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Published: Wednesday, 5/19/2010

Basketball coach led Libbey to state finals

BY MARK ZABORNEY
BLADE STAFF WRITER

TEMPERANCE - Burt Spice, 79, an educator for more than 45 years who, as head Libbey High School basketball coach, led teams to the state finals and semifinals, died of melanoma Monday in Mercy St. Vincent Medical Center.

From 1969-89, he was in charge of the Toledo Public Schools outdoor education program and honored nationally. He later tutored in Toledo schools and worked with children who had special needs, retiring a second time in 2006.

His outdoor program took youngsters to camp for a week and taught them about the natural world. "He affected many more young people than he would have staying in coaching," his wife, Jane, said. "He liked it, but it wasn't the same as coaching."

Despite a long career that followed, Mr. Spice was still best known for the eight years he coached Libbey basketball to a 137-37 record. His 87-9 record for his final four seasons was a state record when he left coaching behind in 1969.

Long before it was fashionable, his Libbey team combined a full-court pressure defense and a fast-break offense.

He'd already announced his resignation when Libbey lost its second heartbreaker at the state level, 64-63, to Columbus East at the 1969 Class AA semifinals.

His 1966 team saw a 15-point fourth-quarter lead vanish in the Class AA final and lost to Dayton Chaminade, 55-52. That defeat haunted Mr. Spice for decades. He could have called a timeout in the last minutes but did not.

"You live with it every day," Mr. Spice told The Blade in 2000.

He demanded excellence but "wasn't a hollerer or screamer," said Chester Trail, whose last season on the Libbey basketball team, 1961-62, was Mr. Spice's first. "He had a way of getting you to really probably be better than you were," said Mr. Trail, who went on to play professional baseball. "He made you believe you could do whatever he was saying he wanted you to do."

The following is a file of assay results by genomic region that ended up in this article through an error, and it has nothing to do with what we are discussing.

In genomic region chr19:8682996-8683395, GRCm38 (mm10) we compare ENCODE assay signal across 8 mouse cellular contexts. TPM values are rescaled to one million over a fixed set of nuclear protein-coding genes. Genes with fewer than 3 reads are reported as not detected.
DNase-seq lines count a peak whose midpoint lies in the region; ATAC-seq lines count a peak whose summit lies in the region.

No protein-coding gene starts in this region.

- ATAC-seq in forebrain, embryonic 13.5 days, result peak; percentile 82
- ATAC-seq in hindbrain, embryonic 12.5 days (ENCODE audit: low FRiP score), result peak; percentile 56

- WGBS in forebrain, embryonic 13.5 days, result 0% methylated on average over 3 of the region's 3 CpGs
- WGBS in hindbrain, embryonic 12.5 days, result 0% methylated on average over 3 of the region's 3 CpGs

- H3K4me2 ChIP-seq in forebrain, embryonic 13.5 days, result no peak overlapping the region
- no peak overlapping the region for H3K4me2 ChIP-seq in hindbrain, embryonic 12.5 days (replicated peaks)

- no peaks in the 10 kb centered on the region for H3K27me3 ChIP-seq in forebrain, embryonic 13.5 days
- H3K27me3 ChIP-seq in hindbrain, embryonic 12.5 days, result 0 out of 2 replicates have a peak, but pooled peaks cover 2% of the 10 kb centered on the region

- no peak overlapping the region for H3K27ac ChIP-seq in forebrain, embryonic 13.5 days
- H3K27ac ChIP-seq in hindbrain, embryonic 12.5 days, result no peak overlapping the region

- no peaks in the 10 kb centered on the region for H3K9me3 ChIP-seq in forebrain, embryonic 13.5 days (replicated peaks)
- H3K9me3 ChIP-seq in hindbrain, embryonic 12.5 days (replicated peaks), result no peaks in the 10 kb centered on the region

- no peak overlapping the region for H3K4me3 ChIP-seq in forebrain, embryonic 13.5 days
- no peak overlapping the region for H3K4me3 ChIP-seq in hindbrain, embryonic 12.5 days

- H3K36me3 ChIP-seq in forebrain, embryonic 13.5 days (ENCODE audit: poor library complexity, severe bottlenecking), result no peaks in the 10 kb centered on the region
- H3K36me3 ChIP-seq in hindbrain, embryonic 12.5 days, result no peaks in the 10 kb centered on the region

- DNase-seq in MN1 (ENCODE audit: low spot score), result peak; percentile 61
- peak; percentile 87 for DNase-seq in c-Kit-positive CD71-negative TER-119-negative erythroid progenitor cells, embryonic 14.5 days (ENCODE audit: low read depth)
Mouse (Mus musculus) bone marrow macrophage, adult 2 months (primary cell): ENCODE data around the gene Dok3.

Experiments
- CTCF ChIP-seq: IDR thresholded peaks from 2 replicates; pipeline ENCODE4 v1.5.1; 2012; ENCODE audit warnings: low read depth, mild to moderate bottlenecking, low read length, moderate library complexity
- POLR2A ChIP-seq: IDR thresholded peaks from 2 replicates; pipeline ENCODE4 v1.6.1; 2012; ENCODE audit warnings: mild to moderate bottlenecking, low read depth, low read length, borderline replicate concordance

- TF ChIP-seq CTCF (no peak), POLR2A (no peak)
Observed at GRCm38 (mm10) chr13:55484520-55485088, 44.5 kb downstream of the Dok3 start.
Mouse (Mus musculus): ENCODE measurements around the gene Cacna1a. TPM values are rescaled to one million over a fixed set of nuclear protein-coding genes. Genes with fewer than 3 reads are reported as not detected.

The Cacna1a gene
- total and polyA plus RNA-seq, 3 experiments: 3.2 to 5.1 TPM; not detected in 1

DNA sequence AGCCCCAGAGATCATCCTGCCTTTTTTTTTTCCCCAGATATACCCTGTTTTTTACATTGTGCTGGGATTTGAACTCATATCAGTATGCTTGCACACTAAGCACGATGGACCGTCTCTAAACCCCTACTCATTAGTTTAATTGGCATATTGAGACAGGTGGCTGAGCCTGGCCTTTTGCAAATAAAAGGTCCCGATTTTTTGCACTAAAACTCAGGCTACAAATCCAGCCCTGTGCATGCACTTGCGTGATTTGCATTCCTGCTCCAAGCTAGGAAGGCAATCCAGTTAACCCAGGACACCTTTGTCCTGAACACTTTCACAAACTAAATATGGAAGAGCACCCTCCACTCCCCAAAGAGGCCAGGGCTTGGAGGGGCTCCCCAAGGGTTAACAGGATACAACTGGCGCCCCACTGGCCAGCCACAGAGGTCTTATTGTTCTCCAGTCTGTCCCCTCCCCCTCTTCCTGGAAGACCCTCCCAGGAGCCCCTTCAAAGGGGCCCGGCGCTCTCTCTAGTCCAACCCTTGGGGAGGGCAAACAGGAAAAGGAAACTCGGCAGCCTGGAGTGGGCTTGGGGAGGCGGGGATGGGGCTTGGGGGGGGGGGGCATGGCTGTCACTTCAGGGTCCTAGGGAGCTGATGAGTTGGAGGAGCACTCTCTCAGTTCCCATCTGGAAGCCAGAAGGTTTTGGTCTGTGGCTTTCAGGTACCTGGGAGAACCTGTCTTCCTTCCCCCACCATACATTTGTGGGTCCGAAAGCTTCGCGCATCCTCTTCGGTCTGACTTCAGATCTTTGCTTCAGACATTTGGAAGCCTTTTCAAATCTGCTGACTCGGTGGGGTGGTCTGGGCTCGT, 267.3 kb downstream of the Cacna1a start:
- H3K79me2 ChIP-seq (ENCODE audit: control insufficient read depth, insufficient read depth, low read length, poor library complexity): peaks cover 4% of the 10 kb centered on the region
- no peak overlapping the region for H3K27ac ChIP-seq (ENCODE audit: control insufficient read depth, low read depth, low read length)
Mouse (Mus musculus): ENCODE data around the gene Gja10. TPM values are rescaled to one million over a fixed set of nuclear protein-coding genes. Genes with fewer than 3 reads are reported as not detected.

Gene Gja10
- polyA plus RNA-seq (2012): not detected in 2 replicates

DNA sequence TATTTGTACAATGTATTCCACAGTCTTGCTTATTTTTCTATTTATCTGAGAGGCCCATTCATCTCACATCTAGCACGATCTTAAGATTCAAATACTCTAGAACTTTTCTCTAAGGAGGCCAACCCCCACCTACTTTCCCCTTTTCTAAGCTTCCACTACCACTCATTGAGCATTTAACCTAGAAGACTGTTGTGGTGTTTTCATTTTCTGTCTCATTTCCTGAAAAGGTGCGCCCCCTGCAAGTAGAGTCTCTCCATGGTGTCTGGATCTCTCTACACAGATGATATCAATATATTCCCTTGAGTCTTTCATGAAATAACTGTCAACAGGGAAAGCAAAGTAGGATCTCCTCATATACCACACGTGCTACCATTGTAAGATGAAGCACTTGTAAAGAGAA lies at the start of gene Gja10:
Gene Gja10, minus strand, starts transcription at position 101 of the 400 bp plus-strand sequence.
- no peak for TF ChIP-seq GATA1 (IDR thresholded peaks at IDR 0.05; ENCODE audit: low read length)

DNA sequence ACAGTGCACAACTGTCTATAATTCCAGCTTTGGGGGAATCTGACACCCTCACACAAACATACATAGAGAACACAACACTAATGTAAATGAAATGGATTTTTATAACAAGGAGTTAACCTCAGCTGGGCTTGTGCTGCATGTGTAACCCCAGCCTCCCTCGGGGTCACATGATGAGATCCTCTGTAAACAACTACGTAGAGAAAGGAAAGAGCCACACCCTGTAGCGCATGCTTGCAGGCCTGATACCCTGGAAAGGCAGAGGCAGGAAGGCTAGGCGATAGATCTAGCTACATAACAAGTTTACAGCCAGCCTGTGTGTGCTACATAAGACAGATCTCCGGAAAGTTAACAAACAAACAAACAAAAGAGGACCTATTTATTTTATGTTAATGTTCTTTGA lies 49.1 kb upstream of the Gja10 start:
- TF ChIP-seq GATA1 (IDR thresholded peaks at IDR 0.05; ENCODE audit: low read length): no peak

Mr. Spice's daughter Mindy said: "It wasn't just about winning games. He wanted [the players] to be a cut above, so when they went on, they would achieve success in whatever they did, and a lot of them did."

Born April 14, 1931, he grew up on Calumet Avenue. He graduated from DeVilbiss High School in 1950, the year he led the school's basketball team to a City League championship. In 1954, he contributed to the University of Toledo's first Mid-American Conference Championship.

He received bachelor's and master's degrees from UT. He played professional basketball for the Toledo Mercurys, one of the teams that played on the Harlem Globetrotters' circuit.

He was an Army veteran of the Korean War. He played with the All Far Eastern Basketball Team, but his experience coaching the team "ignited his desire to coach," his wife said.

He was hired in 1959 to teach business at Libbey, which he continued to do while he was coach.

Surviving are his wife, Jane, whom he married Feb. 13, 1953; daughters, Cindi Farnell, Mindy Wood, and Sara Vance; sons, Brad, Jerry, and Lee; 11 grandchildren, and five great-grandchildren.

The body will be in the Michael W. Pawlak Funeral Home, Temperance, after 2 p.m. tomorrow. Services will be at 11 a.m. Friday in Bedford Christian Community Church, Temperance, where the body will be after 10 a.m.

The family suggests tributes to Bedford Christian Community Church, Temperance, or Grace Temple Church of God in Christ, Toledo.

Contact Mark Zaborney at:

mzaborney@theblade.com

or 419-724-6182.



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